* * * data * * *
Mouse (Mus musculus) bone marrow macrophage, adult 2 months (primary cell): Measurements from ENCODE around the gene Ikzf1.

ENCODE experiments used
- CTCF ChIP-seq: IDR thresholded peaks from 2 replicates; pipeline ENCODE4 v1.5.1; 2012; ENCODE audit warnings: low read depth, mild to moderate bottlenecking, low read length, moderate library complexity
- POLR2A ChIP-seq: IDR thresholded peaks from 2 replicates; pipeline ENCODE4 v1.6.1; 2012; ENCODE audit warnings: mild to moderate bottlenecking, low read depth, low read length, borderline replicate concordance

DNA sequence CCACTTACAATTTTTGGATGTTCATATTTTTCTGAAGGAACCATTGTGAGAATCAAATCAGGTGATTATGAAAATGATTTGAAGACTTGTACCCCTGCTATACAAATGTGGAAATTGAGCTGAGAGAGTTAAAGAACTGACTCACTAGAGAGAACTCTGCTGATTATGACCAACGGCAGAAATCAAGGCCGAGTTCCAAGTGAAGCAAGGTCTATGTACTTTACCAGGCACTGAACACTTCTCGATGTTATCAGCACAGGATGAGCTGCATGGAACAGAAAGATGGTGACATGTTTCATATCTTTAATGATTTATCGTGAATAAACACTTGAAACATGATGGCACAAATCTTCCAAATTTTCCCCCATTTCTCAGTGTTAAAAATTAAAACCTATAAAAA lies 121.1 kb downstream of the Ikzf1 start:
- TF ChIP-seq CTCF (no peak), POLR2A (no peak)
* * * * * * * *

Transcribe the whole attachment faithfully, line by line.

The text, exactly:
Mouse (Mus musculus) bone marrow macrophage, adult 2 months (primary cell): Measurements from ENCODE around the gene Ikzf1.

ENCODE experiments used
- CTCF ChIP-seq: IDR thresholded peaks from 2 replicates; pipeline ENCODE4 v1.5.1; 2012; ENCODE audit warnings: low read depth, mild to moderate bottlenecking, low read length, moderate library complexity
- POLR2A ChIP-seq: IDR thresholded peaks from 2 replicates; pipeline ENCODE4 v1.6.1; 2012; ENCODE audit warnings: mild to moderate bottlenecking, low read depth, low read length, borderline replicate concordance

DNA sequence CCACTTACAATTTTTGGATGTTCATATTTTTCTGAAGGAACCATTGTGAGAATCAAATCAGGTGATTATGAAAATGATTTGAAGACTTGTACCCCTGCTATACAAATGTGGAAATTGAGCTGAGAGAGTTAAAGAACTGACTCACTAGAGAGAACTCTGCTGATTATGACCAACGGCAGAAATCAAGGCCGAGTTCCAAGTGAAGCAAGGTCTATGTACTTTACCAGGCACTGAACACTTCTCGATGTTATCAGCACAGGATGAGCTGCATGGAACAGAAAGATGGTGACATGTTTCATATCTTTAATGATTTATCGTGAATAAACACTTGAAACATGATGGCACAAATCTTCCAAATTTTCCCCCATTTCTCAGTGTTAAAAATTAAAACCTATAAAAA lies 121.1 kb downstream of the Ikzf1 start:
- TF ChIP-seq CTCF (no peak), POLR2A (no peak)